Distraction has stealthily become the sole attraction of survival, I think, for many Americans. For us, the routines of life, the things we spend the most time doing, and the places where we spend most of our time, have long since failed to inspire. In our jaded eyes, merited or not they take on the appearance of prisons, and every escape is welcome.
With few exceptions, it is difficult to find any place without distraction. Homes are filled with a constant inflow of all the noise, imagery, and information that computers, tablets, TVs, and radios provide. Even the gym has its tasteless pop music rolling while an array of flashing TV screens command unwary eyes. Advertising is as vile as it is ubiquitous. It is sometimes difficult to understand how any sensible person would subject himself to wasting 30 or 60 minutes watching a program, punctuated by commercials, which is in itself blatantly promoting some poorly thought-out attitude or lifestyle under a watery veneer of what passes for drama, humor, or romance. Noise in the car and in the shops, promotions on packaging, bags, and receipts, and everything in gaudier color, more distasteful lettering, and more obnoxious voice and appearance in order to be noticed above the rest of the din. Above all, let there be no simplicity, no rational thought.
Of course, we all say we're seeking peace, even if we do not use quite those words. Everyone is "just so busy," he could simply collapse with relief on the weekends if he had not even more demands on his time then than during the week. Still we long to get away from it all, think longingly of an extended vacation, mean to try yoga, mean to implement some new dietary advice, mean to "get organized" so that we can figure out how to extract any remaining drops of sanity to spend on the supposed improvement of our lives.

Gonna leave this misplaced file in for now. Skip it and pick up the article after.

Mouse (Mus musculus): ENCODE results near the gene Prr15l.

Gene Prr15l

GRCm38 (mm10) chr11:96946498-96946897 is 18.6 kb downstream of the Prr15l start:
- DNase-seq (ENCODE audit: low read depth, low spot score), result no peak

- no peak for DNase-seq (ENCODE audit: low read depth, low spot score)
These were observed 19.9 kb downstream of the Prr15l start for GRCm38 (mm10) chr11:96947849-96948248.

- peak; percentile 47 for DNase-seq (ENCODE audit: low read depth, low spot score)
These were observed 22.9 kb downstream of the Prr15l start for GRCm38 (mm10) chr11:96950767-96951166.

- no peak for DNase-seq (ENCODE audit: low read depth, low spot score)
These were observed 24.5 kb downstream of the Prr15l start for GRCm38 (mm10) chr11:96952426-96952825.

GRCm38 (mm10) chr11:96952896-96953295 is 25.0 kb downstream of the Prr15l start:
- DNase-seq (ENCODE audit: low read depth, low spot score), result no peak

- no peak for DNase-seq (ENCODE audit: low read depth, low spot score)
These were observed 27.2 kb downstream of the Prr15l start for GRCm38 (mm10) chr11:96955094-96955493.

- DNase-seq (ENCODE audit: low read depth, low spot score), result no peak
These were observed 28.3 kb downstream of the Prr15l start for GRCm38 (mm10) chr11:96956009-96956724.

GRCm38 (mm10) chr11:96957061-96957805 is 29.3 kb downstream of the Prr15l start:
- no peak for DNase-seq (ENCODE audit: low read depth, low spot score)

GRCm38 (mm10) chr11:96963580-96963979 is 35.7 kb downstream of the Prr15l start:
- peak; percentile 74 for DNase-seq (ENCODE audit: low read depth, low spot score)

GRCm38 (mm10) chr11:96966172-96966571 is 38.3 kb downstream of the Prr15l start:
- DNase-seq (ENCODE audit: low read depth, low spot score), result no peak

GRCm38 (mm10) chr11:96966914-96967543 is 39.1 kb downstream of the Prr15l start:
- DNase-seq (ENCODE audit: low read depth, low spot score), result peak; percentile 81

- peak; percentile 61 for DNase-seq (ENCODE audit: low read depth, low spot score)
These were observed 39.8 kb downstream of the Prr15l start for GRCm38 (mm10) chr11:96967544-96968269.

It would be grave folly to believe this way of life could be sustained, but I fear the great mass of people leading it cannot think past their immediate circle of primary distractions... money and bills, work, fuel, and social networking, to name a few. In fact we have joined that "mass of men [leading] lives of quiet desperation" so eloquently described by Thoreau.
Thoreau also wrote that he wanted "to live deliberately, to front only the essential facts of life, and see if I could not learn what it had to teach, and not, when I came to die, discover that I had not lived. I did not wish to live what was not life..." Neither do any of us!
I will not attempt an exhausting amalgamation of the many self-help books and articles available as my own unique and branded path to fix everything wrong with the world. I may simply observe that without the essentials of a deliberate life, all advice is in vain. And what are the essentials of a deliberate life? Here are five.
1. Stillness and Quiet
We must demand some period of quiet reflection every day, even if it is only 10 minutes.
For pity's sake, turn away from the screen, put down the glossy magazine, and read a good, old, honest-to-goodness work of literature that will give your mind some meat. Be warned, however, that the consistency of meat is quite different from mashed peas.
4. Human Interaction
Meet people's eyes. Talk– and listen. Sometimes dare to imagine yourself as playing a supporting role in someone else's life. A community of bellyaching, belligerent, budding celebrities is no community at all.
5. The Outdoors
If you can't remember the last time you went outside for anything other than driving somewhere or catching a train, put the devices to sleep and go see what's out there. For all our admiration of the natural and organic, we may sometimes forget that people were made to live on this planet, breathe its fresh air, and feel its earth (or snow) underfoot.
"You are a very fine person, Mr. Baggins, and I am very fond of you; but you are only quite a little fellow in a wide world after all!” “Thank goodness!” said Bilbo laughing, and handed him the tobacco-jar.